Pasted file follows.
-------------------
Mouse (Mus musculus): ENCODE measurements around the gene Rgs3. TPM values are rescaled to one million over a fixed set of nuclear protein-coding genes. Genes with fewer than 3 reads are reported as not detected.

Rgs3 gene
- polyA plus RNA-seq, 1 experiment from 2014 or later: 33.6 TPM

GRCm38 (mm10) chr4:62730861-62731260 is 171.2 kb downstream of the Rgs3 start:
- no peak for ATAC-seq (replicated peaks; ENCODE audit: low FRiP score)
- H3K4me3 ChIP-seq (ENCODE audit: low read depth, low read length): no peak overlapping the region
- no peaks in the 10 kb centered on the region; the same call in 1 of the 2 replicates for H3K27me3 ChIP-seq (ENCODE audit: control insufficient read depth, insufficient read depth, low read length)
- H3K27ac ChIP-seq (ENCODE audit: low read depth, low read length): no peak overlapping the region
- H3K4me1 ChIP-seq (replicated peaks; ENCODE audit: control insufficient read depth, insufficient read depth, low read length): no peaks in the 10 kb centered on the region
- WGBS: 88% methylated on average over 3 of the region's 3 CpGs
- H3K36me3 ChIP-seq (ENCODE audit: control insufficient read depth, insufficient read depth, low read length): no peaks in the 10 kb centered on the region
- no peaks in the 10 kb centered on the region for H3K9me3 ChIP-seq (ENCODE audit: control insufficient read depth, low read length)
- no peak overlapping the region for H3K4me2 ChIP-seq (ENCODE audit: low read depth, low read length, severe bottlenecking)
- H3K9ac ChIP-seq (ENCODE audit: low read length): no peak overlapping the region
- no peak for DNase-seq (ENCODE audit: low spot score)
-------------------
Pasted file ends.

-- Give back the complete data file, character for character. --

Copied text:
Mouse (Mus musculus): ENCODE measurements around the gene Rgs3. TPM values are rescaled to one million over a fixed set of nuclear protein-coding genes. Genes with fewer than 3 reads are reported as not detected.

Rgs3 gene
- polyA plus RNA-seq, 1 experiment from 2014 or later: 33.6 TPM

GRCm38 (mm10) chr4:62730861-62731260 is 171.2 kb downstream of the Rgs3 start:
- no peak for ATAC-seq (replicated peaks; ENCODE audit: low FRiP score)
- H3K4me3 ChIP-seq (ENCODE audit: low read depth, low read length): no peak overlapping the region
- no peaks in the 10 kb centered on the region; the same call in 1 of the 2 replicates for H3K27me3 ChIP-seq (ENCODE audit: control insufficient read depth, insufficient read depth, low read length)
- H3K27ac ChIP-seq (ENCODE audit: low read depth, low read length): no peak overlapping the region
- H3K4me1 ChIP-seq (replicated peaks; ENCODE audit: control insufficient read depth, insufficient read depth, low read length): no peaks in the 10 kb centered on the region
- WGBS: 88% methylated on average over 3 of the region's 3 CpGs
- H3K36me3 ChIP-seq (ENCODE audit: control insufficient read depth, insufficient read depth, low read length): no peaks in the 10 kb centered on the region
- no peaks in the 10 kb centered on the region for H3K9me3 ChIP-seq (ENCODE audit: control insufficient read depth, low read length)
- no peak overlapping the region for H3K4me2 ChIP-seq (ENCODE audit: low read depth, low read length, severe bottlenecking)
- H3K9ac ChIP-seq (ENCODE audit: low read length): no peak overlapping the region
- no peak for DNase-seq (ENCODE audit: low spot score)